Why we travel

Excerpted from Travel With Purpose: A Field Guide to Voluntourism by Jeff Blumenfeld, (Rowman & Littlefield, 2019). www.travelwithpurposebook.com

I couldn’t imagine life without travel. After all, the world is a huge and amazing place. It makes you feel alive when, through travel, you’re touching as much of it as you can, gaining valuable insight on what’s important to other people and why.

But the global perspective that travel would eventually offer—the memories, the friendships, the business opportunities, the family memories—was a mere blip on my radar growing up in a small town ninety miles northwest of New York. Especially in the days before the Internet. What I knew about the world came from geography lessons in middle school and my singular mission to read through all A to Z volumes of the World Book Encyclopedia. With a Swanson’s TV dinner balanced on my lap, my worldview expanded exponentially as I watched Mutual of Omaha’s Wild Kingdom on television featuring host Marlin Perkins and his sidekick, a young Jim Fowler, who, decades later,

I came to know as a fellow member of the Explorers Club based in New York.

Then came the YMCA Tour-a-Camp program in the mid-1960s, and I hit the road in a bus alongside another forty teenagers on a tour of the United States. We alternated between campsites and hotels, heading as far west as San Francisco, before making our way back through Disneyland, then proceeding to the country’s major national parks. The Grand Canyon, Mount Rushmore, Zion and Arches national parks—they were all on the itinerary.

Later, in a typical college boneheaded plan, I would drive to Aspen nonstop from Syracuse, New York. A stupid college marathon of driving, drinking copious amounts of coffee to stay awake, and eating gas station hot dogs cooked on those ubiquitous grease-filled roller grills. Just recalling the taste of those belly bombs creeps me out.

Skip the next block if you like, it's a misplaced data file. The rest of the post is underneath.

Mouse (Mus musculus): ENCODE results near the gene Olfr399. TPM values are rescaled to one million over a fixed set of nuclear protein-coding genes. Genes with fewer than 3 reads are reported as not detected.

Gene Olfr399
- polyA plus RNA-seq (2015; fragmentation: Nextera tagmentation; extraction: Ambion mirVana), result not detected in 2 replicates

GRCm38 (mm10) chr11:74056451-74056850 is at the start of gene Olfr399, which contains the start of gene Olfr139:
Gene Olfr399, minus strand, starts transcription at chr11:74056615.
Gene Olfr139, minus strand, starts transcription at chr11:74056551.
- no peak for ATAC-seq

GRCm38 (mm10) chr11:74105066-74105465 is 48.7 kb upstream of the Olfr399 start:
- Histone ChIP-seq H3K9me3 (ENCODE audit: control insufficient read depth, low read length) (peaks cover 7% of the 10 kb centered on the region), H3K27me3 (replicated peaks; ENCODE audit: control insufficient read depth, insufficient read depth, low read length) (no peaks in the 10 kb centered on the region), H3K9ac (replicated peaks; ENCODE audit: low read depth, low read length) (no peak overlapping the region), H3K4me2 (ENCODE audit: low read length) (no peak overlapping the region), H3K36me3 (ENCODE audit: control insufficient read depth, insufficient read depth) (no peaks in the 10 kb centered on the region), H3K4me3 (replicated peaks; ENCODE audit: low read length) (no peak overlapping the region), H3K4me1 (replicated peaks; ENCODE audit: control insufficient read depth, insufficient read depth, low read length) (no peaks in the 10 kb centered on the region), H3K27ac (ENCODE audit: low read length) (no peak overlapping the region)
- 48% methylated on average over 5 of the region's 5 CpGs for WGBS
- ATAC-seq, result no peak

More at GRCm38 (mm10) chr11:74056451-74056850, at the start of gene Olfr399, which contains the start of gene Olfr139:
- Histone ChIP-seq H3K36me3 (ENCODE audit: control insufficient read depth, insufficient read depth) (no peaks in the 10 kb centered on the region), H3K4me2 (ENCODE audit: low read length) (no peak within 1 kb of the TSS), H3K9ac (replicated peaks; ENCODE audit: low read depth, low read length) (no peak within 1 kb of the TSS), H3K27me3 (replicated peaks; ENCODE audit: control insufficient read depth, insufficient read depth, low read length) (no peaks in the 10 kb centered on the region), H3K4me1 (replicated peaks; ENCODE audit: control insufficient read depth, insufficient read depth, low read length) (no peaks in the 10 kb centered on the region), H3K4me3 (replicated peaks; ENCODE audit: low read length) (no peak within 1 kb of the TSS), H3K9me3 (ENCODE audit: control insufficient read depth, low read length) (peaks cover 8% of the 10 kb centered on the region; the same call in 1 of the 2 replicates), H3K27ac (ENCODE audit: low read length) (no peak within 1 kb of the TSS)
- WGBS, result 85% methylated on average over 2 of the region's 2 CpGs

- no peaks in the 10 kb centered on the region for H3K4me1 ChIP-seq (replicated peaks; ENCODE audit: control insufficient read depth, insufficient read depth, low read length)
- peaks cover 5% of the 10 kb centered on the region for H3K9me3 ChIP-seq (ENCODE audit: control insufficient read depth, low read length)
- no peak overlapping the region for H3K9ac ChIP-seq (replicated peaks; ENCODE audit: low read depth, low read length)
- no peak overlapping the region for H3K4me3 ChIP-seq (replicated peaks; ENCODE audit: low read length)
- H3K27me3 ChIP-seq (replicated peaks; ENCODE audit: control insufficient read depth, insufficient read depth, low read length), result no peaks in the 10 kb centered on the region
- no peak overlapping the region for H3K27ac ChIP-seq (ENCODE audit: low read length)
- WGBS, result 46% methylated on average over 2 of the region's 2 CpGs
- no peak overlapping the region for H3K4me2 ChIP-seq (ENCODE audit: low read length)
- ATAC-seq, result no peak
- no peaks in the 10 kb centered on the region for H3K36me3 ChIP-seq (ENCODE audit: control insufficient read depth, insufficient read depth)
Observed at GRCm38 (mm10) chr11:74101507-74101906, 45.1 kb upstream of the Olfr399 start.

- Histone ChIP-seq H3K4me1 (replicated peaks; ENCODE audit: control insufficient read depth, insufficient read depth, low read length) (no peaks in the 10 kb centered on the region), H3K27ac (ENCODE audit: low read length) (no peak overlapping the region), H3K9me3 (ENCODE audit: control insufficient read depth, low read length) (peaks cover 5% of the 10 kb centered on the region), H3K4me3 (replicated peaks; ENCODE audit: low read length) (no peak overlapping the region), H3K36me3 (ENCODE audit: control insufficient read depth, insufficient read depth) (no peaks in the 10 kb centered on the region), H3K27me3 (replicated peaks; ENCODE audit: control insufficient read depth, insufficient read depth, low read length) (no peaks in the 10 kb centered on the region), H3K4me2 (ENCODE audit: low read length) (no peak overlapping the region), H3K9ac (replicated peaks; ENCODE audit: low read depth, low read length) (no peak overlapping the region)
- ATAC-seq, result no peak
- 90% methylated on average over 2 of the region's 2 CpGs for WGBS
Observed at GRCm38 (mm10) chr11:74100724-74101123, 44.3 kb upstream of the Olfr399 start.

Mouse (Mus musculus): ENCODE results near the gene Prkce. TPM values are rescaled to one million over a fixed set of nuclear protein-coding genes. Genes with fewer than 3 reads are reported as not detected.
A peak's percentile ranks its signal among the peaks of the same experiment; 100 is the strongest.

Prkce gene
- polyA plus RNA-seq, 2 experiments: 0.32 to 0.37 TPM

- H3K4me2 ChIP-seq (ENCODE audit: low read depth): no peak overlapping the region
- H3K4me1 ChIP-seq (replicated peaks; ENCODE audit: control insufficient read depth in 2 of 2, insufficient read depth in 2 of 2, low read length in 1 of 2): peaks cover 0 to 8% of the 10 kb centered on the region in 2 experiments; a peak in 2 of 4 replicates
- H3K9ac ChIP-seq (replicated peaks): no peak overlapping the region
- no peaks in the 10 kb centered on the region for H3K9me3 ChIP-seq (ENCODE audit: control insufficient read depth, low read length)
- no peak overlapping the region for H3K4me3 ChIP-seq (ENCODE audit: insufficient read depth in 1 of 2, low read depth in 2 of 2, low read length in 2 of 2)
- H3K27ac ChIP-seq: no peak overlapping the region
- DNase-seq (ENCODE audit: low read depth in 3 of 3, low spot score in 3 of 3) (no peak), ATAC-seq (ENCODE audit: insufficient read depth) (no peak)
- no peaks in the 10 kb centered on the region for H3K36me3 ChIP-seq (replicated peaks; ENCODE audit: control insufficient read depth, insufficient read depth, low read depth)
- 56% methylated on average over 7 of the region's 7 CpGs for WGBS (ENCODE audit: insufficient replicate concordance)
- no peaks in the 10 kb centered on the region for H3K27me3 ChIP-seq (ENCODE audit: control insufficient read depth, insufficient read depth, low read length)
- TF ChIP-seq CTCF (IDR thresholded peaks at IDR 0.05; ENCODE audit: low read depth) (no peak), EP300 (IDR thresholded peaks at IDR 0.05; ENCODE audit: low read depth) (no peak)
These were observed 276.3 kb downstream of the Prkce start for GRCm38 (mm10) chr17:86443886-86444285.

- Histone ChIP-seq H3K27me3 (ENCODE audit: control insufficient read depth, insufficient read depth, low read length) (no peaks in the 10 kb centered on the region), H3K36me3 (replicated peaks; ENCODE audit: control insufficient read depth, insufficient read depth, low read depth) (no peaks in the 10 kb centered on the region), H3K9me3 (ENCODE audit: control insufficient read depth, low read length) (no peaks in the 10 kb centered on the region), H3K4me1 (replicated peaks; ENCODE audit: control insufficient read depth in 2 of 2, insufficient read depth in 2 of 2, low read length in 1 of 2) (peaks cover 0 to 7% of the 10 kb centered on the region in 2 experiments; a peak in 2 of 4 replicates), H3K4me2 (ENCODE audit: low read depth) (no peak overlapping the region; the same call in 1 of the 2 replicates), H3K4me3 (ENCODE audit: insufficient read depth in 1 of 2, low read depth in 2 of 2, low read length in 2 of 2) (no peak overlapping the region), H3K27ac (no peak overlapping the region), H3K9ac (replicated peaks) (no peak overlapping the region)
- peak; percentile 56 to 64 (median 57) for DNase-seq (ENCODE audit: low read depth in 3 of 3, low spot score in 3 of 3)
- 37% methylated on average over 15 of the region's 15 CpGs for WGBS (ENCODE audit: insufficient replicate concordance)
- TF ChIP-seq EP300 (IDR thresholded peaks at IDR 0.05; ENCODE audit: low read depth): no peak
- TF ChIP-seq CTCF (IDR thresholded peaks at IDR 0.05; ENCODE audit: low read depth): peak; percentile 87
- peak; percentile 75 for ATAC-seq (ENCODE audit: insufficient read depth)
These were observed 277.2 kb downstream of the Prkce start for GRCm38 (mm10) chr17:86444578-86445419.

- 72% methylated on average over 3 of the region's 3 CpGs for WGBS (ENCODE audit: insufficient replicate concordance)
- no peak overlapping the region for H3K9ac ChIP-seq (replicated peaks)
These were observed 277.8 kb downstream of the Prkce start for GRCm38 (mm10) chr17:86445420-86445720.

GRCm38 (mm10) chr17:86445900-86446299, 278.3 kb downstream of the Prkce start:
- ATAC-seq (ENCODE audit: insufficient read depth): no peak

Those trips were rather straightforward. The only beneficiary was me. Traveling in this manner did nothing to help others.

Significant volunteer trips would elude me until I entered the working world, starting at two public relations agencies before establishing my own boutique PR agency. It was then that my horizons broadened. I was no longer a kid from the Catskills. I was experiencing the world and working on a number of worthwhile projects.

I promoted historic expeditions to the North Pole and across Antarctica; spent two weeks in Nome and Anchorage to serve as communications director of an expedition across the Bering Strait; in 2010 I was chosen as a volunteer chaperone on an international high school students trip to the Antarctic peninsula where I lectured on the subject of exploration; and later that year, I volunteered as the media relations director of history’s longest sea voyage, a nonstop 1,152-day self-sufficient journey by extreme sailor Reid Stowe.

I was traveling at that time as a participant in someone else’s project rather than as a spectator or tourist. Which isn’t to say there’s anything wrong with tourism…

One thing about voluntourism will become crystal clear once you read further: many of the destinations that need volunteer help the most are often unvisited, sometimes unknown destinations, frequently in Third World countries. Overtourism is generally not an issue. Your priorities become remaining safe, comfortable, well fed, and well rested.

Travel in general has made me a better person; travel to Third World destinations in particular have been life-altering experiences that have helped me better cope with everyday challenges back home. Decidedly First World issues such as a fender-bender, a missing mortgage payment, and lost concert tickets pale by comparison to how millions of underprivileged people struggle to survive, such as the woman I met in Nepal who was blind for three years because she lacked the resources to pursue outpatient cataract surgery.

The experience of travel can be transformative, it can actually be beneficial to health, and for younger generations, a great resume builder, especially now that trends indicate this is a great time to travel.

Travel With Purpose is available on Amazon.com and at leading book stores nationwide.

https://tinyurl.com/voluntourismbook

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